The author of this article is Rolfe Singerman.
Working with the Photo Shop plug-in version of AKVIS Sketch, Rolfe Singerman, retired art and photography instructor, is planning an exhibit of digitally enhanced images of a century of architecture displayed in the over 118 homes that line the mile and a half length of Washington Street in Cumberland, Maryland. This is the street that in the nineteenth century gave rise to elegant homes of the Federal, Queen Anne, and Victorian architectures. George Washington set up the first home at the head of this street, a cabin and army headquarters combined. For six weeks starting in July of 2011 the Allegany Arts Council's Saville Gallery will display the entire street in vivid structural detail. Layers of photographic color and finely tuned pencil drawings will emphasize the individual characteristics of each style represented on this historic street.
I chose AKVIS Sketch for its ability to draw attention to the unique structures, patterns, and textures that might otherwise be unnoticed in a regular color photo. With an address such as 500 Washington Street I save the AKVIS transformation as ‘500 sketch’ and immediately open the color original beside it. Since they are identical in size I can position the black and white drawing on top and cut out a few areas allowing some of the underlying photo to show. I try to let the design elements and architectural style guide me in choosing just enough color for eye appeal. The Photo Shop eraser tool gives me another method for teasing in some color.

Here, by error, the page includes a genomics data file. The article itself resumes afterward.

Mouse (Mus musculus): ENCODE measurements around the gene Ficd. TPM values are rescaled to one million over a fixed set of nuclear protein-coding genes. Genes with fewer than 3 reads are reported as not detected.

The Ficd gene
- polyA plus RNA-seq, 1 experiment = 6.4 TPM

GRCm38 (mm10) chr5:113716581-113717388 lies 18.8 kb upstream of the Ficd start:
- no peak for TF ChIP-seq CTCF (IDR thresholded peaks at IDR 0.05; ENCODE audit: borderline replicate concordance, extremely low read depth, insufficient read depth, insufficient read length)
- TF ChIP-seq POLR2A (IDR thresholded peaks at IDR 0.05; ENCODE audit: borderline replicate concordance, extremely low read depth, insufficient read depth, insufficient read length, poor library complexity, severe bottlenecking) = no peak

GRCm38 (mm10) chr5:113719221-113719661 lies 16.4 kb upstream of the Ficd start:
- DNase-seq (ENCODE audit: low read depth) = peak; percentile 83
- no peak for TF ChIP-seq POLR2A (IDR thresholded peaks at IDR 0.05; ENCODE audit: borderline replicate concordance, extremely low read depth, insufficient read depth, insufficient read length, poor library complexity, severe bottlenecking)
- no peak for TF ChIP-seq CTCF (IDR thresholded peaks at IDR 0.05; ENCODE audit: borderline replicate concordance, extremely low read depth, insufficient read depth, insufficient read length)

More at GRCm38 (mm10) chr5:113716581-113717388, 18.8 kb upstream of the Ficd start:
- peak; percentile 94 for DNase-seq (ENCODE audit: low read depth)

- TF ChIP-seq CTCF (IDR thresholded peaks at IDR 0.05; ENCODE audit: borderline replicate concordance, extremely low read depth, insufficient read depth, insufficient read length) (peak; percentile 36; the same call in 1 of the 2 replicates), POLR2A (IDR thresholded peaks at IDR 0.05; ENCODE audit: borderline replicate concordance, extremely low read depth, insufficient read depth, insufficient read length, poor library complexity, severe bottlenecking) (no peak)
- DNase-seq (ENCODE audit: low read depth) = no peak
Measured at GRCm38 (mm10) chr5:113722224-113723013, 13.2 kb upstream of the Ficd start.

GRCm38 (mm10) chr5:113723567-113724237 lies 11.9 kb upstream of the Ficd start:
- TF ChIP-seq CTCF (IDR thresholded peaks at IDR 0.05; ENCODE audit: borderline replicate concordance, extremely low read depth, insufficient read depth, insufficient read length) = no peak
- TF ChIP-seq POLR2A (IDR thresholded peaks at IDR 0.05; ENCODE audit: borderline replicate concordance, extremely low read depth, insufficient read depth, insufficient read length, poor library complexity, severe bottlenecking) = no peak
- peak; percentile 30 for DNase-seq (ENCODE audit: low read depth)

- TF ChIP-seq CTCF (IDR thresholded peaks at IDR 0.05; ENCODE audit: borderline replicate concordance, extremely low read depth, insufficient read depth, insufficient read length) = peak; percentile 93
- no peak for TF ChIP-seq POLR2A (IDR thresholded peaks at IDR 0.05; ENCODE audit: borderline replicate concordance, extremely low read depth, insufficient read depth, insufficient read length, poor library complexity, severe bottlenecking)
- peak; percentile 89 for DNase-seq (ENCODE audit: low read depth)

To go along with the exhibit of 12x16 architectural renderings, I am also using AKVIS Sketch to illustrate a book, “Dictionary of Washington Street Architecture” that depicts dozens of architectural features that appear in the design of these classic homes. A matching photographic drawing will accompany each term and definition and be labeled with an address linking it to one of the show pieces.
With time on my side and so many images to create I expect to pause a while after each block of homes and consider how successfully I’m using the substantial adjustments offered with the AKVIS Sketch program. I may even opt for no natural color and simply use Photo Shop’s ‘colorize’ option to sepia tone each drawing. No matter the outcome, I trust the local residents and tourists will find joy in viewing the distinctive design of this part of town without having to brave the weather or walk all the way up hill on original brick paving. I suspect, too, the emphasis of line drawings will help better portray architecture of the Victorian period.
Here are the other examples of using AKVIS Sketch in architecture (see more...):